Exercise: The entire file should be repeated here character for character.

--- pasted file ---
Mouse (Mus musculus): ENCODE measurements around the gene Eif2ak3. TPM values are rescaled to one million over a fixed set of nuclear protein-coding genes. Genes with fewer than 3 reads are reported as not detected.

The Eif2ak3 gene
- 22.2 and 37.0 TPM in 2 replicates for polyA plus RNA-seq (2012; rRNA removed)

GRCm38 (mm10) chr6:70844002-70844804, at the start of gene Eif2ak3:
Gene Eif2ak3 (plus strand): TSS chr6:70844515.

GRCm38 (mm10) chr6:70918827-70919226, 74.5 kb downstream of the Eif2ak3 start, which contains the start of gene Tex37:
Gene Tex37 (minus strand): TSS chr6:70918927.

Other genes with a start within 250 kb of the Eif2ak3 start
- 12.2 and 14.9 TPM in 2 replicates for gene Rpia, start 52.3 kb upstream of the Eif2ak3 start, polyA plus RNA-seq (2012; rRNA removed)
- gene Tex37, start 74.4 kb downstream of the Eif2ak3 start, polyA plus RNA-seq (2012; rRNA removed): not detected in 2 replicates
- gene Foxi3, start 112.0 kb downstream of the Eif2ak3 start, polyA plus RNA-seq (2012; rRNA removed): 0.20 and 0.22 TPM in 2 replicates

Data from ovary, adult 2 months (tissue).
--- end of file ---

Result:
Mouse (Mus musculus): ENCODE measurements around the gene Eif2ak3. TPM values are rescaled to one million over a fixed set of nuclear protein-coding genes. Genes with fewer than 3 reads are reported as not detected.

The Eif2ak3 gene
- 22.2 and 37.0 TPM in 2 replicates for polyA plus RNA-seq (2012; rRNA removed)

GRCm38 (mm10) chr6:70844002-70844804, at the start of gene Eif2ak3:
Gene Eif2ak3 (plus strand): TSS chr6:70844515.

GRCm38 (mm10) chr6:70918827-70919226, 74.5 kb downstream of the Eif2ak3 start, which contains the start of gene Tex37:
Gene Tex37 (minus strand): TSS chr6:70918927.

Other genes with a start within 250 kb of the Eif2ak3 start
- 12.2 and 14.9 TPM in 2 replicates for gene Rpia, start 52.3 kb upstream of the Eif2ak3 start, polyA plus RNA-seq (2012; rRNA removed)
- gene Tex37, start 74.4 kb downstream of the Eif2ak3 start, polyA plus RNA-seq (2012; rRNA removed): not detected in 2 replicates
- gene Foxi3, start 112.0 kb downstream of the Eif2ak3 start, polyA plus RNA-seq (2012; rRNA removed): 0.20 and 0.22 TPM in 2 replicates

Data from ovary, adult 2 months (tissue).